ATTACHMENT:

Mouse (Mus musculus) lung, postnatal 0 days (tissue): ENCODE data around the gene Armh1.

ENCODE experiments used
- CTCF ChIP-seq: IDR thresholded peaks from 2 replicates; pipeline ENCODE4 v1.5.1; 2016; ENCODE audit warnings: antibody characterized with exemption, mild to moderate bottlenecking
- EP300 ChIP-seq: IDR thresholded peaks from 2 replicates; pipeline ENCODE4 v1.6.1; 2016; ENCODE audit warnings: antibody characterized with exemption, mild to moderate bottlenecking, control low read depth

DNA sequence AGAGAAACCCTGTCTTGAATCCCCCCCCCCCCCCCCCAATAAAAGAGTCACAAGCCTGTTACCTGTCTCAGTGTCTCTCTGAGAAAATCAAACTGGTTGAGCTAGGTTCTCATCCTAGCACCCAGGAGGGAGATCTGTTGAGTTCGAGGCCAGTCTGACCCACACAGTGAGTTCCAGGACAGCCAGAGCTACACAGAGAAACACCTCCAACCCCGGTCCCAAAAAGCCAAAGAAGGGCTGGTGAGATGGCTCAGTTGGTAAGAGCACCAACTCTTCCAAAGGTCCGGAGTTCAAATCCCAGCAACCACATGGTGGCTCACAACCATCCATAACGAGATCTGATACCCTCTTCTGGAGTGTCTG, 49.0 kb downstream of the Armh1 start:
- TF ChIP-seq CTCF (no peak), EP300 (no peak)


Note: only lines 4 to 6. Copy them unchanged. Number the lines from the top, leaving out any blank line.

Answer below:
- EP300 ChIP-seq: IDR thresholded peaks from 2 replicates; pipeline ENCODE4 v1.6.1; 2016; ENCODE audit warnings: antibody characterized with exemption, mild to moderate bottlenecking, control low read depth

DNA sequence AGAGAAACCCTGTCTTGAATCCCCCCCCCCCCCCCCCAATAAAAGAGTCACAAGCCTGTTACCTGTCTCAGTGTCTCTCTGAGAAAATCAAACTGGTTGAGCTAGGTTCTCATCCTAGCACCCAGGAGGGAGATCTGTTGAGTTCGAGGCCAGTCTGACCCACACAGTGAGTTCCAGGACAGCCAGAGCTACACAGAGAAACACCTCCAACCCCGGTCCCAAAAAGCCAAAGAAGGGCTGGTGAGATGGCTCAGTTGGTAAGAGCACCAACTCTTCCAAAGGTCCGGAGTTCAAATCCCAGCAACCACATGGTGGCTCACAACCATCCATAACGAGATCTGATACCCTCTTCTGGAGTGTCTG, 49.0 kb downstream of the Armh1 start:
- TF ChIP-seq CTCF (no peak), EP300 (no peak)